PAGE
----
Taking high amounts of salt (sodium chloride)
affects a person’s well-being. The World Health Organization (WHO) recommends a
daily salt intake of fewer than 5 grams (one tablespoon) per day . The precise quantity
is 2 grams. High sodium intake has been linked to cardiovascular diseases.
Currently, the global average salt intake is estimated to be 10.8 grams per day
according to the WHO, which is much more than the recommended amount. The WHO
has a global target of lowering sodium intake by 30% by 2024.
Effects of taking too much salt
Taking sodium in excess amounts increases the
risk of heart disease, stroke, and premature death according to the WHO. Table
salt contains sodium, which can also be found in processed foods.
Responding to a WHO global report on sodium
intake reduction, WHO Director General Tedros Ghebreyesus said “Unhealthy diets
are a leading cause of death and disease globally, and excessive sodium intake
is one of the main culprits.”
He added that most countries are yet to adopt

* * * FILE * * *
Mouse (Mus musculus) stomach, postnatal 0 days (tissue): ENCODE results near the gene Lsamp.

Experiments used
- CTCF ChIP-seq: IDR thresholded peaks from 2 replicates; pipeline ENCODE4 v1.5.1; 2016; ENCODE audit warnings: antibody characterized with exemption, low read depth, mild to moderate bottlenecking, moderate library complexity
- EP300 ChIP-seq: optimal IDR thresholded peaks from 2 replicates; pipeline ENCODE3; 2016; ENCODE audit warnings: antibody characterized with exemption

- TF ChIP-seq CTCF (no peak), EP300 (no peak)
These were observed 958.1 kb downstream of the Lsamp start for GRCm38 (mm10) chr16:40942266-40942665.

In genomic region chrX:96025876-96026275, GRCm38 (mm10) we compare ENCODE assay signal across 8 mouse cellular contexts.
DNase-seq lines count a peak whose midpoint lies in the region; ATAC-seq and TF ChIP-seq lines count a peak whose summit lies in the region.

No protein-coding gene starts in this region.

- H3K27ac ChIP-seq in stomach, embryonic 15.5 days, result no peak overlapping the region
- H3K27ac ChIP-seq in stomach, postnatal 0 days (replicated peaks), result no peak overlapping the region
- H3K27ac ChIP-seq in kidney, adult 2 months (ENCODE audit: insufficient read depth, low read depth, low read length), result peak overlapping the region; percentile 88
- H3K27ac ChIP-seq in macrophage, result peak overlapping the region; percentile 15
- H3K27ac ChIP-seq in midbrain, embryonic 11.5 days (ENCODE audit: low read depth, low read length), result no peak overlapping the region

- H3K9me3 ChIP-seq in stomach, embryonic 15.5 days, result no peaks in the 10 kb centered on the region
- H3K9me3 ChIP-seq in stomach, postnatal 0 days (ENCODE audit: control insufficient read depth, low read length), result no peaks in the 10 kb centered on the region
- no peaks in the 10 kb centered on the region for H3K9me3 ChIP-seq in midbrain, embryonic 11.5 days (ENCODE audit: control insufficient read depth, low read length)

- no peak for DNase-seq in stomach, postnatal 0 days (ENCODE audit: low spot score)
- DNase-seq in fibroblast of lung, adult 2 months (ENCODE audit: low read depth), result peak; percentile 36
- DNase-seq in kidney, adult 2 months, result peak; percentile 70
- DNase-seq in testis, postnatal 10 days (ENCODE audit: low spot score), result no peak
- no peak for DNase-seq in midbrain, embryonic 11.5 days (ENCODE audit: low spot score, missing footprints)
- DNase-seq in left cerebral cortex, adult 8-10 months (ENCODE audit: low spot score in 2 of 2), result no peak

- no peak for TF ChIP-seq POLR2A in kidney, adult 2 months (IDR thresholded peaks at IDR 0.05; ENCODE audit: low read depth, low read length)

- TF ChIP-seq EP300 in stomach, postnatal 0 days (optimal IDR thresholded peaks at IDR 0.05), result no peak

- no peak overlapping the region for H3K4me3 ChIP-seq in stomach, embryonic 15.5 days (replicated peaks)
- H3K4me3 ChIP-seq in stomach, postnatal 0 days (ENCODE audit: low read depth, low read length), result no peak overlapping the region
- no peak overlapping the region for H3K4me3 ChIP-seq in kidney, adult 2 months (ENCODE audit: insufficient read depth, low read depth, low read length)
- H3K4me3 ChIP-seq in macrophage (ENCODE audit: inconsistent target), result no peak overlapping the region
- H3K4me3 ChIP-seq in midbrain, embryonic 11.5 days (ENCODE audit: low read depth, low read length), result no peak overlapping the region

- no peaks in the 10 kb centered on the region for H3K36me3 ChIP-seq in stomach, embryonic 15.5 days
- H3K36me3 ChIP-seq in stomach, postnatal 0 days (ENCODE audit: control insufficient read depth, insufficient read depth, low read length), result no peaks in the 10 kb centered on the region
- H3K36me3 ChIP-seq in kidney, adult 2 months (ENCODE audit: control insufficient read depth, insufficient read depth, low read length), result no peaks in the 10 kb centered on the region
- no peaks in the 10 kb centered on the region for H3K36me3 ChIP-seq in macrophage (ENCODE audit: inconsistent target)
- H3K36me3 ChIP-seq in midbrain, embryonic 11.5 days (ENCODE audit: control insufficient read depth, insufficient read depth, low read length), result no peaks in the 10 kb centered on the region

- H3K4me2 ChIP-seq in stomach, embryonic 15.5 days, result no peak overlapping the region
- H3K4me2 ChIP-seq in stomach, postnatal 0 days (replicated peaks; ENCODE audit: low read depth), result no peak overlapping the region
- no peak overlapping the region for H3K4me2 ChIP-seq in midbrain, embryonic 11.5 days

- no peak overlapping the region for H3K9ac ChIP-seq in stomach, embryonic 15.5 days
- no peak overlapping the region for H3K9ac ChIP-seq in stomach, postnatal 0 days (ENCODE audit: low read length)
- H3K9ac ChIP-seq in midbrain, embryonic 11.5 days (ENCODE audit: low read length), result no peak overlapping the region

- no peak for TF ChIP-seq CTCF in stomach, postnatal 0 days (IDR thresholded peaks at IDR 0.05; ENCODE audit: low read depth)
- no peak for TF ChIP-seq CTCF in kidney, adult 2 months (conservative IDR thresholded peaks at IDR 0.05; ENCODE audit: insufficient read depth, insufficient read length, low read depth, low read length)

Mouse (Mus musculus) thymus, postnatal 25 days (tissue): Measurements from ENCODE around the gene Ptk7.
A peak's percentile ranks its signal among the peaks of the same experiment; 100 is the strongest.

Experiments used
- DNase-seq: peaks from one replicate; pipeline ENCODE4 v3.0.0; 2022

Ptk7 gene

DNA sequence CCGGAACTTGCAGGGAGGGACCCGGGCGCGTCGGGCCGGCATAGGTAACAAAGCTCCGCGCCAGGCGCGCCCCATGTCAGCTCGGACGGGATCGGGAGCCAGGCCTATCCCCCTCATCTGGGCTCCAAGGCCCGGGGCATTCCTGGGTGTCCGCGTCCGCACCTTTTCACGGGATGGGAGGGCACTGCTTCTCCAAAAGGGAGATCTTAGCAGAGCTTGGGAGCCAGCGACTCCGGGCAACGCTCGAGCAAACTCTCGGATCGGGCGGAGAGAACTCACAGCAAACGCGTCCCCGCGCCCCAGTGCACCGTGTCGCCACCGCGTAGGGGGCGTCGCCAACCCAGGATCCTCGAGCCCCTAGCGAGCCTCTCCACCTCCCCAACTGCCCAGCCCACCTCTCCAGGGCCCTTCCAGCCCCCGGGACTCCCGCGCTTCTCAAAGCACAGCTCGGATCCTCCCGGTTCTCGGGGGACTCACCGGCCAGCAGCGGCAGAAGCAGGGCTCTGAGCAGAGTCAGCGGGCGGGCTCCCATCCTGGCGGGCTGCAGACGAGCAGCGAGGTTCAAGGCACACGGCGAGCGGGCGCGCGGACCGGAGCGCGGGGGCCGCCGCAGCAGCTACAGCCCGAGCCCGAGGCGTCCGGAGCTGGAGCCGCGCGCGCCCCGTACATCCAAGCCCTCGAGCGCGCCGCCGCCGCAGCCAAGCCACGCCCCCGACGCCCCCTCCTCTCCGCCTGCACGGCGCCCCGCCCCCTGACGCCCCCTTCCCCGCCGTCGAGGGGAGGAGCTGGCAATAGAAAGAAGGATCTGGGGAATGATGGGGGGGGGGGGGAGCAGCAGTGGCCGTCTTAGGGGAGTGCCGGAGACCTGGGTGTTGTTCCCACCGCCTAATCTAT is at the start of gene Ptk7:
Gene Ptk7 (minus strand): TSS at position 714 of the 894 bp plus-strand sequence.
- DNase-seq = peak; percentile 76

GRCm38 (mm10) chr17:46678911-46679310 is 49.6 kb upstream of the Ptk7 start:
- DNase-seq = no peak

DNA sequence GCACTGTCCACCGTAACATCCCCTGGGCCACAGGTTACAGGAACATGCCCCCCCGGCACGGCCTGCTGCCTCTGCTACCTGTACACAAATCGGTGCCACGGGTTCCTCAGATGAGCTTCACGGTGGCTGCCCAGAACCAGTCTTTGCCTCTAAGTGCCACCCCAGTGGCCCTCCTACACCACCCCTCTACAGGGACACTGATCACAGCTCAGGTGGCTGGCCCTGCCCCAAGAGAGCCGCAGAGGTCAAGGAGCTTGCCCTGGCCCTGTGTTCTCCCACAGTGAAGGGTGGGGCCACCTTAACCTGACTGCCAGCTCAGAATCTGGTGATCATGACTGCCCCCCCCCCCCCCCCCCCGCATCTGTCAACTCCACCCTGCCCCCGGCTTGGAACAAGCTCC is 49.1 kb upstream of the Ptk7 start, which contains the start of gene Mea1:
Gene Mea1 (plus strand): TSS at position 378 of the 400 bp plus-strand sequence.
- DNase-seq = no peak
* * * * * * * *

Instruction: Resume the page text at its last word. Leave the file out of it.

any mandatory sodium reduction regulations, leaving people at risk of stroke,
heart disease, and other health conditions. The director general urged
countries to adopt and implement mandatory sodium reduction policies that meet
the WHO Global Sodium Benchmarks. Food manufacturers are also urged to set
ambitious sodium reduction targets in their products.
Importance of governments having sodium
The WHO explain that having sodium reduction
policies could save approximately 7 million lives globally by 2030. It is an
important aspect in helping achieve the sustainable development goal of
lowering deaths from non-communicable diseases.
Today, only nine countries have
comprehensive policies to lower sodium intake. They include Brazil, Malaysia,
Chile, Lithuania, Czech Republic, Mexico, Spain, Uruguay, and Saudi Arabia.
According to WHO, a comprehensive approach to
reducing sodium intake includes the following measures.
· Reformulating foods to contain less salt, and
setting targets for the sodium amounts in foods and meals.
· Establishing public food procurement policies to
limit salt or sodium-rich foods in public institutions such as schools,
workplaces, hospitals, and nursing homes.
· Front-of-package labeling that helps consumers
sect products with lower sodium amounts.
· Behaviour change communication and mass media
campaigns to reduce salt/sodium consumption.
Taking lower amounts of salt could help reduce
the risk of cardiovascular diseases. Governments and food manufacturers should
work towards lowering sodium intake through policies and checking sodium levels